So many worlds stream in from every direction in Monsoon Wedding that it comes to seem as if the whole globe is converging on a single family home in New Delhi. Relatives from Houston, from Australia, from Dubai (“Muscat, actually”); workers from villages and rainfalls of marigolds; cousins that no one can quite place and brass bands and white horses and Event Managers and the eventfully managed. “I don’t even know who’s who half the time,” says a groom, in a wonderful moment. It’s as if every kind of mood and genre–dreams of escape and memories of brutality, uncertain futures and promises of a better life–are all converging, too, to make a glorious celebration as teeming and fond and constantly shifting as any uncle’s reunion I’ve attended at the home of one of my relatives in India.
The first time I saw Monsoon Wedding was one day after I had left a large assembly of family and friends in Delhi, and its portrait of real life was so vividly real, and familiar in every particular, that I felt as if I’d never left Delhi at all. I recognized the cool global kids trying to slip away from their families, even as a fussing, anxious father was calling his youngers “idiots” and “fools” (and in one priceless coinage, “Number One Most Stupid Duffer”). Several languages were mingling in every sentence, so that even a two-word curse was sometimes polylingual–”Bloody feranghi,” (dutifully translated in the subtitles as “Bloody foreigner”). Here was all the laughing chaos, the delighted jostle of a country where phone connections suddenly go off in mid-phrase, the electricity flickers into darkness, a downpour threatens at every moment and nobody knows when anybody is coming (“10 min., exactly and approximately,” promises the slippery organizer in the opening moments). And as in any family reunion–in Poughkeepsie as much as New Delhi–the mood is that of a golden castle constructed, step by step, on thinnest ice, as befits the coming together of any people who know–and don’t know–each other too well. Which means that comedy, song-and-dance, romance and the outlines of tragedy also all flow in through Mira Nair’s wonderfully open door.
Monsoon Wedding, made for just 1.5 million dollars, with a script initially drafted in a week and with 300 minutes of film lost (true to Indian form) because of X-ray damage, quickly became one of the top ten grossing foreign films in U.S. history and has been beloved for its warmth, its familial bustle, its radiant colors ever since it came out in 2001. Though shot in “40 locations, 30 days, exactly and approximately” in the mischievous last words of the credits, it soon won hearts around the world, got nominated for a Golden Globe (as Best Foreign Language Film) and was awarded the Golden Lion at the Venice Film Festival. Yet underneath the conviviality and the charm, it is as precise in every detail as a perfectly constructed short story, reminding us how and why the prodigally talented Mira Nair has become not just her country’s leading film-maker, but also one of its finest dramatists and novelists.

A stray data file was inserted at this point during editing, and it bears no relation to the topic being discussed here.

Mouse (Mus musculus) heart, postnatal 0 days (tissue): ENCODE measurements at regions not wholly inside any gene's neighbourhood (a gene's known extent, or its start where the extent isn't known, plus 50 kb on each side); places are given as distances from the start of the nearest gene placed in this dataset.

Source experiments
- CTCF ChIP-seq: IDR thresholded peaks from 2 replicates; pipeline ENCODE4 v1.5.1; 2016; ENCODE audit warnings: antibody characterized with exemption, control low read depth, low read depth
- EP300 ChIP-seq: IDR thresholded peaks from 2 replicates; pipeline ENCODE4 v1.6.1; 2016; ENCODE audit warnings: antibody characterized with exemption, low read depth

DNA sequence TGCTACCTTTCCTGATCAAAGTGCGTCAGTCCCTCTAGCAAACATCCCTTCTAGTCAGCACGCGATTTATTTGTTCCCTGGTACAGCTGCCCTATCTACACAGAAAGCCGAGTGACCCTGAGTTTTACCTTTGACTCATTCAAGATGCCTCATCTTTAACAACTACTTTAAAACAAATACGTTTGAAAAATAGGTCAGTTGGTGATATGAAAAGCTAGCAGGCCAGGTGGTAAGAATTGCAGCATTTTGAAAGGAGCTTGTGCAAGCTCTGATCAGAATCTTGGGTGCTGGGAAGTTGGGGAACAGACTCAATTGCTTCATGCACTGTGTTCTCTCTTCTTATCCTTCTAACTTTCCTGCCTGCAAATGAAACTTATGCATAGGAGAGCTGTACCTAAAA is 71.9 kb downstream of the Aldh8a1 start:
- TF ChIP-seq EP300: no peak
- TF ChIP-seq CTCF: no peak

She gives us, for example, a quiet and passive-seeming young man who suddenly, in the face of a terrible challenge, finds a wisdom and understanding in himself that humbles us. She shows us a bewildered and beholden older man, whom we’ve taken to be a comic character, and lets him turn the film around with an act of courage that can bring tears to the eye. In a film swarming with characters from abroad, with Englishy accents, the only one with an English name–the servant-girl Alice–is, of course, the only one who can’t speak English. But when the fuses blow, it’s she who comes to the rescue with a single, solid candle.
The Old India, of tradition, villages and changelessness–Alice comes from one of the poorest states in the country, Bihar–quietly holds up the glitzy new India of air-kisses and scorpion tattoos and requests for “Bacardi-and-Coke,” we gather. Yet the drama of the film, as of all of Mira Nair’s movies, is that everything is trembling between the pull of the old and of the new. At the center of Mondoon Wedding is a bride who is torn between her illicit affair with a married man and the marriage others have planned for her. She is every woman caught between duty and passion, but she is also, very specifically, contemporary India, divided between the new possibilities of a global, individual life and the past it’s always believed in. Her secret lover is–no coincidence–a TV presenter, on a show called Delhi.com, and the segment of it we see features a debate on how much India should, or shouldn’t, become global and American. A sari-clad matron pantomimes pornographic moans.
I sometimes think that the most important sentence in the entire film comes right after the final shot, in the simple dedication: “For my family.” The central line of dialogue may well be the patriarch’s moving and heartfelt assertion, “My family means everything to me.” Yet family is also, of course, exactly what the young and the dreaming long to escape–Nair sees the plight of the young as well as of their elders–and the only people who look out of place amidst all the excitement of the nuptial arrangements are, in fact, the prospective bride and groom. They can talk only by meeting secretly in coffee-shop and tea-stall. A scene they share in a car betrays all the frozen silence of an enduring relationship, by comparison with a parallel scene in a car, which catches the humid desperation of adultery. When the bride is found, with her cousin, asleep in a bed under a romantic mosquito-net, one of them, perfectly, is stretched out next to a copy of Cosmo, one next to a book by Rabindranath Tagore.